With cooler temperatures taking over, we've had to break out our fall wardrobes in a rush in order to keep warm.
There's a similar shift going on with Mother Nature: This is the time of year when small animals and rodents begin to search for warm winter hideaways, including inside our cars and trucks. And if you've ever seen the results of a mouse's "work," you know they can leave a path of destruction. They don't make any exceptions once they've taken up residence in your vehicle.
Check out three examples of an animal invasion.
Mice like to carry in warm bedding and pack it in places it's not supposed to be, such as your air filter housing. They also have a taste for wires and have been known to chew through random electrical cables and even entire wiring harnesses, an expensive grouping of cables that wind throughout through your vehicle to control all of the electronics and engine computers. If you're lucky, a mouse might move some extra material into a filter house or nibble on one minor wire, leaving you with an electrical gremlin. If you're not so lucky, you could be investing a hundreds of dollars in a new sensor, wiring repairs or worse.
Similarly, squirrels may choose to stockpile their winter harvest inside your vehicle, and in some cases, they will decide the tailpipe is a suitable storage bin. While it may seem like a scene out of a cartoon, it's happened many times. And if there are enough acorns or nuts stuffed into your tailpipe, they could restrict the exhaust system. In return, your car may not start, may stall, run poorly and use more gas than normal. In extreme cases, the vehicle could overheat or blow out a piece of the exhaust system.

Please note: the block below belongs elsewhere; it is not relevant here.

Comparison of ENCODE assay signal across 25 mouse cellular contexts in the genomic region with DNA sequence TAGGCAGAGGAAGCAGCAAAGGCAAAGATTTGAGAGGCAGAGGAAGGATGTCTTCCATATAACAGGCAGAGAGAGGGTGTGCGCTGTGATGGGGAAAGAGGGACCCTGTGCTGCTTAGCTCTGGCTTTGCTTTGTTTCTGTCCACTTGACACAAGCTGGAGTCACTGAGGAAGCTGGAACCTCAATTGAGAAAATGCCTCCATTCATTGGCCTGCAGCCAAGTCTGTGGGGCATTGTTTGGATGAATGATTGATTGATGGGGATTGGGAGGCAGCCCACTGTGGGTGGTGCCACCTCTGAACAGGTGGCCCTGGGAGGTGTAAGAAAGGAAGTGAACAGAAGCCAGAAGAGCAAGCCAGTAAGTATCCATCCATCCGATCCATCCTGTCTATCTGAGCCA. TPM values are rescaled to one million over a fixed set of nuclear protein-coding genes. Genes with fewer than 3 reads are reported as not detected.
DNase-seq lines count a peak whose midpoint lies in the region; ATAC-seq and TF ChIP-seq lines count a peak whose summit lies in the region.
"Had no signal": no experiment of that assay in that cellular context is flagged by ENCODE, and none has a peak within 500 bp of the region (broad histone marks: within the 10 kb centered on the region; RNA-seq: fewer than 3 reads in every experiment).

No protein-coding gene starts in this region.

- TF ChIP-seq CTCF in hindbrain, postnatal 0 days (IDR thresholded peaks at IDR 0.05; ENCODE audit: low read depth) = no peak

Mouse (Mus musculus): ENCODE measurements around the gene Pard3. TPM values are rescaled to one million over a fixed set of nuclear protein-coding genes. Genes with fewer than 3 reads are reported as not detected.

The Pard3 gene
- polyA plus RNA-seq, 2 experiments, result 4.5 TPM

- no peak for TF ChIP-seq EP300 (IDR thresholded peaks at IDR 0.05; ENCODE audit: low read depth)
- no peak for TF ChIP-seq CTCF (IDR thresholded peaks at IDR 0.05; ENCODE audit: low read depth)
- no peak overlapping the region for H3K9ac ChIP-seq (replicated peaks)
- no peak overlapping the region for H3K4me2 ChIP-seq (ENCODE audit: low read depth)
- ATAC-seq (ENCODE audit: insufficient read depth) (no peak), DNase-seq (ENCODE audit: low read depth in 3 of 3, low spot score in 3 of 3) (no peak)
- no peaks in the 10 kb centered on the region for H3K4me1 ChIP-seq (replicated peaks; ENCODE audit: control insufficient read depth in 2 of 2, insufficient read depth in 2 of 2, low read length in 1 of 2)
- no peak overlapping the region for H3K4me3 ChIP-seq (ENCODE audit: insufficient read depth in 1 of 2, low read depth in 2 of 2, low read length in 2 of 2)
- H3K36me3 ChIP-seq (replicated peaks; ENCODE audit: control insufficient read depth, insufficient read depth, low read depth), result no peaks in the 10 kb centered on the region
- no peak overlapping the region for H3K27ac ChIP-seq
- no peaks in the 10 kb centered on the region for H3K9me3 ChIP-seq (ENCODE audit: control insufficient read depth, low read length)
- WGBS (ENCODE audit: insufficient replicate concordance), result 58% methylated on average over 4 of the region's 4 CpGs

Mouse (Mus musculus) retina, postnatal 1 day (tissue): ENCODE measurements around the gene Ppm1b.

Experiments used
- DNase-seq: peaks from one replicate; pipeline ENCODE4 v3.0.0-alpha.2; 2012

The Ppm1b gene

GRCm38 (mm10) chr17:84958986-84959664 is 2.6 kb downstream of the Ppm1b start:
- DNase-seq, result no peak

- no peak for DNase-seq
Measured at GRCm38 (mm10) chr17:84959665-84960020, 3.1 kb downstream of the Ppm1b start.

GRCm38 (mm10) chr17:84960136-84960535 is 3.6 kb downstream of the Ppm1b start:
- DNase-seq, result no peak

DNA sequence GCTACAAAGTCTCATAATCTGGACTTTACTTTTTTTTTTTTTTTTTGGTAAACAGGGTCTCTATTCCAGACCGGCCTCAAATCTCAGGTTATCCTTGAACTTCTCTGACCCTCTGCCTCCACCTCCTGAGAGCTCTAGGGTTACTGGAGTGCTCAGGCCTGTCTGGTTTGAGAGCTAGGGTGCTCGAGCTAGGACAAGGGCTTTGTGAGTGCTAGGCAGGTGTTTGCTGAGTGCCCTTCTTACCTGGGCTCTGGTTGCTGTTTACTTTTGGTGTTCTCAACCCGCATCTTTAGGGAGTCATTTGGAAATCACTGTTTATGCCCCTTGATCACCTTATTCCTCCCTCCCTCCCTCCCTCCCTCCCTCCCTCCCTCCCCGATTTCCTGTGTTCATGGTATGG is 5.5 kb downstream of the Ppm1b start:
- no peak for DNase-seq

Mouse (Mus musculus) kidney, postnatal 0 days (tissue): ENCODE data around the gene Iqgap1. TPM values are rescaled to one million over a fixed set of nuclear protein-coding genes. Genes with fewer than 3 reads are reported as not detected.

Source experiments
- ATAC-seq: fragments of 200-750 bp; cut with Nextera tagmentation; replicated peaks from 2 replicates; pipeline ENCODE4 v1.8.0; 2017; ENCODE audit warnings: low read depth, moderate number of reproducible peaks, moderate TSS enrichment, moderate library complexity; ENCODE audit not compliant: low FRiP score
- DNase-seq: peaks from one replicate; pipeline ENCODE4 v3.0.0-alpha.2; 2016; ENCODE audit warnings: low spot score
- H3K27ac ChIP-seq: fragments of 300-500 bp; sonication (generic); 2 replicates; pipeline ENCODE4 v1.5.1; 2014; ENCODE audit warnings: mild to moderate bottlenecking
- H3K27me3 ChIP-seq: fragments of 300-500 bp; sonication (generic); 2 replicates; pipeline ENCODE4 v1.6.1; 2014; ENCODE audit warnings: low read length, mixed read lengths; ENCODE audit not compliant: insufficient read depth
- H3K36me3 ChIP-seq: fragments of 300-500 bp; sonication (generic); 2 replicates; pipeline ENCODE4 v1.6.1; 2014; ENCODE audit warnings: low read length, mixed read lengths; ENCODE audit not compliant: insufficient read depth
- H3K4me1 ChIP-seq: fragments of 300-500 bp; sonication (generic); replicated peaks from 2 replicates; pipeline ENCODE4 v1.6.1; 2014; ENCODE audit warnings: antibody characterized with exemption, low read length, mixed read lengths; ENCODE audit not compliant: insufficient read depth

Here's what you need to know to ward off winter stowaways:
- A vehicle that sits for long periods of time is more susceptible to rodent damage because they have more time to settle in and "fix the place up" to their liking. If you have a summer sports car or RV or a vehicle reserved for college kids on break, you may want to start and run the engine periodically or occasionally check under the hood for evidence of an invasion.
- If you park in a garage, avoid keeping anything nearby that could be considered a food source. Remember, mice will eat just about anything, and pet food or bird seed are going to be particularly attractive.
- If you park outside, look for sources of food here as well, such as a tree dropping acorns.
When our clients come in for service this time of year, we keep a keen eye open for evidence of a critter living in their engine compartment. We look for chewed wires and plastic, soft materials being assembled for bedding, and rodent droppings (unpleasant, but a surefire sign of trouble).
If you have any reason to believe rodent roomies have moved into your vehicle, ask your automotive technician to take a look and make sure you're in the clear. (And if you don't have a regular shop, feel free to stop by CARS of America for a complimentary inspection.)